27 June 2016 | Category: Svalbard

Collecting deep and shallow Spitsbergen sediment

By Online team WUR

– By: Tinka Murk –


The Van Veen – sampler is lowered to 300 m deep (© Tinka Murk, thanking Jesse Jorna)

The sediment sampler

During 2 sampling trips we had the opportunity to collect some deep (300 m) and shallow (30 m) sediment samples with a Van Veen – sampler. With its ‘big mouth’ opened the sampler is lowered. It closes as soon as it bumps onto the sea floor.  On the deck, a spoon is used to collect the upper sediment layer via small hatches in the closed sampler. In the top 1 cm layer most of the sediment life occurs. This includes foraminifera, unicellular animals with a calcareous skeleton that often look like a mini snail. Because of this external skeleton, these microscopically small animals can fossilise.


Through the hatches the top cm of the sea floor is collected with a spoon (© Martine van den Heuvel-Greve)

In the Gulf of Mexico sediment cores were sampled after the Deep Water Horizon blow out. From the foraminifera and diatom composition a clear picture could be obtained from the recent as well as historical ocean conditions. At IMARES in Den Helder, Wageningen UR studies the consequences for benthic life of the toxic oil-sea snow-particulate sludge layer on the sea floor as it occurs in the Gulf of Mexico since the blow-out. In these experiments also effects on benthic foraminifera are included for the first time.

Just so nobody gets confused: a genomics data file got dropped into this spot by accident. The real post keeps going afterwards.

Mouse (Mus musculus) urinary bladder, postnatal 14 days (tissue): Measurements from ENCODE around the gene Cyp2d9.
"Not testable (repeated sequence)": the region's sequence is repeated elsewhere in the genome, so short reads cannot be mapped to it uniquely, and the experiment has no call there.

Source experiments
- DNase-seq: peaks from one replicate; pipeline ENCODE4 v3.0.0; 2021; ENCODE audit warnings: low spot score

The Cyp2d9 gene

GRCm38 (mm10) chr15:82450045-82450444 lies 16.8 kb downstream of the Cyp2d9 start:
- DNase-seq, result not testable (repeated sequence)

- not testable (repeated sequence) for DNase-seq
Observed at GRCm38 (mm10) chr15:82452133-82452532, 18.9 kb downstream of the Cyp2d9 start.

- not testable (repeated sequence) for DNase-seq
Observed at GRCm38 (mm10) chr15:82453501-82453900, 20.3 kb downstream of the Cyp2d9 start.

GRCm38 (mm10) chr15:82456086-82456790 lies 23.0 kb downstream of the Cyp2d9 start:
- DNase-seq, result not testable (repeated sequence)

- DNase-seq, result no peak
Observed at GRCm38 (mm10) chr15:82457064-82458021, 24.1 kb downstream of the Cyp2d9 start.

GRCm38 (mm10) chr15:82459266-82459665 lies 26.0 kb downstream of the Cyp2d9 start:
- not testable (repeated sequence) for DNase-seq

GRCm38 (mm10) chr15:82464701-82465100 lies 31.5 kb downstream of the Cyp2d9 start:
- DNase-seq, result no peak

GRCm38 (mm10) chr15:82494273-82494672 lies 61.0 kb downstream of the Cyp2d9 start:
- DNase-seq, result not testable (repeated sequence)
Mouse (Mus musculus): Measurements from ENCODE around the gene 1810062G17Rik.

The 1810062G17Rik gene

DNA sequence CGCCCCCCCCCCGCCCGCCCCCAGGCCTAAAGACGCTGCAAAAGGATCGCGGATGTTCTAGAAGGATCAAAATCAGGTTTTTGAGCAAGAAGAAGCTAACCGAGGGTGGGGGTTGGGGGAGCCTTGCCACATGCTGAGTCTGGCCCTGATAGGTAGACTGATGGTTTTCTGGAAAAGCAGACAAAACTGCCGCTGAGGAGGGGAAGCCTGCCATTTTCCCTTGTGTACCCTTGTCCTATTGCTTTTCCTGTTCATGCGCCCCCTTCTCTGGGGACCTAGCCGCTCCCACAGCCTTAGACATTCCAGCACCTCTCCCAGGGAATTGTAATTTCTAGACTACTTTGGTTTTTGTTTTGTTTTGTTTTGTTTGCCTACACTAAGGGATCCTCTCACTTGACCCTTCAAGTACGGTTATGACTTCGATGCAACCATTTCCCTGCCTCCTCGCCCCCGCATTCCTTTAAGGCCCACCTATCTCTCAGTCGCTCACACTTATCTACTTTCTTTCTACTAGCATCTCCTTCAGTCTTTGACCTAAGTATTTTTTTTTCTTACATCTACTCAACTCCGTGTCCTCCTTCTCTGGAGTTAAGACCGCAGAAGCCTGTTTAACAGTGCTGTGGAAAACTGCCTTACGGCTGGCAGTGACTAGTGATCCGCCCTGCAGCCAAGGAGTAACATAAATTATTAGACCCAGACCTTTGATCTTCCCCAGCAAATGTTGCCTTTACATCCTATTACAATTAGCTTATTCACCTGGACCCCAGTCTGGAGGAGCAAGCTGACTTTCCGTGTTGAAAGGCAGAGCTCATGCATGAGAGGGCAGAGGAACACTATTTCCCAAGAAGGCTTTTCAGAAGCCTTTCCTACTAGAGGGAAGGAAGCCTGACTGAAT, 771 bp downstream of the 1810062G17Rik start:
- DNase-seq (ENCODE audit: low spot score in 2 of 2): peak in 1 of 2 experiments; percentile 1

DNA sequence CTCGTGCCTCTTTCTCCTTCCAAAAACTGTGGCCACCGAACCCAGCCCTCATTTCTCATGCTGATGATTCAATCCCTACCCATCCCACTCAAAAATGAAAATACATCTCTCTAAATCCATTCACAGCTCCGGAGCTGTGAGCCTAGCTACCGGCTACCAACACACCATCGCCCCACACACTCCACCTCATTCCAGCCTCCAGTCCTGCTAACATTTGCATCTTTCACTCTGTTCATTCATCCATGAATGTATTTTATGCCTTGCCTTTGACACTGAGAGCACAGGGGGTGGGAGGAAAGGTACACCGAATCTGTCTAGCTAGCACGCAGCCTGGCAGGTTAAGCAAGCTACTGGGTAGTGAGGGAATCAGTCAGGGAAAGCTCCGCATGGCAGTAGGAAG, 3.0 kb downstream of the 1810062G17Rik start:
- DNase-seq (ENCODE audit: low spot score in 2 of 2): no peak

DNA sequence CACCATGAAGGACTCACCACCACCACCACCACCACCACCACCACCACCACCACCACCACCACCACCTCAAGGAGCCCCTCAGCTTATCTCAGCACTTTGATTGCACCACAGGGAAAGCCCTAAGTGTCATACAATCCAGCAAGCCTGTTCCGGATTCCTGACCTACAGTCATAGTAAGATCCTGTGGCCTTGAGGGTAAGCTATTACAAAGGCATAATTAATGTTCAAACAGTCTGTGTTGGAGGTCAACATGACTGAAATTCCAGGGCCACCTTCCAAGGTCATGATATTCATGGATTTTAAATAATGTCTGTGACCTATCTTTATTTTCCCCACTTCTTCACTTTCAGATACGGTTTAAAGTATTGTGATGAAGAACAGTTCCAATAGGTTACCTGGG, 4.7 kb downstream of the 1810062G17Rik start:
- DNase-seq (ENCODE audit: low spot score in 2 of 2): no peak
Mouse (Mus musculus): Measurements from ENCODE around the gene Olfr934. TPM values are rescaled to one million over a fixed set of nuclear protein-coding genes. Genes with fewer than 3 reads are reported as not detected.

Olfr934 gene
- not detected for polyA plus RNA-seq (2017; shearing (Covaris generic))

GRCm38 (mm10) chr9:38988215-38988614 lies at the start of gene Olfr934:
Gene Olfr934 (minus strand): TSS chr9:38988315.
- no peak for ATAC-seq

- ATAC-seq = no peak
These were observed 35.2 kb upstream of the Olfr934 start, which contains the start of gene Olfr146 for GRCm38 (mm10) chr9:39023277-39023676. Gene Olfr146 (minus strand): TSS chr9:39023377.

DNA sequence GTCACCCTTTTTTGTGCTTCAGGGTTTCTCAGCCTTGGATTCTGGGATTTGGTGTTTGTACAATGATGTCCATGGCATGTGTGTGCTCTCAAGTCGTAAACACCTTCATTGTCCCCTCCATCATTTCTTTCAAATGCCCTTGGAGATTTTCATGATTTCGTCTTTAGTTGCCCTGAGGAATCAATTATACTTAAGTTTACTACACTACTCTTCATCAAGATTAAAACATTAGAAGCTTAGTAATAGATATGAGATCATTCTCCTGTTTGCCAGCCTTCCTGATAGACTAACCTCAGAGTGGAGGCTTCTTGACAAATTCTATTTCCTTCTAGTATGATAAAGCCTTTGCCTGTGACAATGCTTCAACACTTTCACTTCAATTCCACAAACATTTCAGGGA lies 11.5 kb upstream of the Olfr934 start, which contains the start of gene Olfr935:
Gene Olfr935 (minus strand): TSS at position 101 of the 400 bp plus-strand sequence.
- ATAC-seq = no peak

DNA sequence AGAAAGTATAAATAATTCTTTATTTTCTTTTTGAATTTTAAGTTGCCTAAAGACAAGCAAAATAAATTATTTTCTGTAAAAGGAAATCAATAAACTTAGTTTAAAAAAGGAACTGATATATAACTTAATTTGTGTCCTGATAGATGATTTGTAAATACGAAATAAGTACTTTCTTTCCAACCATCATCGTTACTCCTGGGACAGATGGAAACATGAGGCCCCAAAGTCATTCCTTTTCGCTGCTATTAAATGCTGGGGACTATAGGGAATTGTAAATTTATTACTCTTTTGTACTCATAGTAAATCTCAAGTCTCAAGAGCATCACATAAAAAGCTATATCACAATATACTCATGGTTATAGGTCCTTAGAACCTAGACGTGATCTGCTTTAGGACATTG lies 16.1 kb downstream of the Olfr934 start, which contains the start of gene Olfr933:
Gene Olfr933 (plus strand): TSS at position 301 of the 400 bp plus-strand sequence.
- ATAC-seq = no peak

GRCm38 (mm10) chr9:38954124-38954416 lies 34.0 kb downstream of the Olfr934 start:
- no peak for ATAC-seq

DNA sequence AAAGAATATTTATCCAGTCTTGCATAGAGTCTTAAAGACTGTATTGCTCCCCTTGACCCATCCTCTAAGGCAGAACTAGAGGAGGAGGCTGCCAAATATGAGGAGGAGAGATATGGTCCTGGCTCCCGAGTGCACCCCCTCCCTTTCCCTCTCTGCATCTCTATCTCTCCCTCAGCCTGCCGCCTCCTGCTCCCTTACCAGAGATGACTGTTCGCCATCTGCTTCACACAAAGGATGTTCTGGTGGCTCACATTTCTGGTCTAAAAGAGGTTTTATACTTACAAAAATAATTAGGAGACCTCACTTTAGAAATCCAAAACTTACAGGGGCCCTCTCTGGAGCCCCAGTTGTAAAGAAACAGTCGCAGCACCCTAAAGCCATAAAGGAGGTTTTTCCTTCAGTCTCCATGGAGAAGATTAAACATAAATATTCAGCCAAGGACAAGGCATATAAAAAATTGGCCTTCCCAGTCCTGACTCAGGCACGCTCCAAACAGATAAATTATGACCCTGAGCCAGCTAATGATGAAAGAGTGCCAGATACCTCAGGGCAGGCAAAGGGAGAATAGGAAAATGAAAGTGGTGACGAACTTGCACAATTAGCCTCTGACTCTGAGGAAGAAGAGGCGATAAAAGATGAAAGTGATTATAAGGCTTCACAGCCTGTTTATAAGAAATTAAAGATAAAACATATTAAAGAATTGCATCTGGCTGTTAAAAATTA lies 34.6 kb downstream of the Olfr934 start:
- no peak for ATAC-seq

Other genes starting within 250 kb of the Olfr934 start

First impression of some foraminifera and other microscopic animals from the sediment.They are between 125 and 250 µm in size, smaller than a normal sand grain (© Tinka Murk)

Sediment sieving

The spooned sediment is sieved aboard. Everything smaller than half a millimetre, 500 micrometre (µm), is collected. The captain and research assistant are astonished by the numerous tiny creatures that live in the remaining fine mud. Later, in the lab, Bengal rose is added to colour living cells and the sediment sample is sieved further over meshes of 250, 125 and 63 µm . We found a lot of forams, needle shaped diatoms and other small animals such as nematods in all of the collected fractions. As far as we could see, no micro-plastics or nylon fibres were present in the sediment.

Film: a glacier, caving in


It is exciting to find out under the microscope what organisms are present (© Martine van den Heuvel)


View from the boat (© Tinka Murk with thanks to Jesse Jorna)



By Online team WUR

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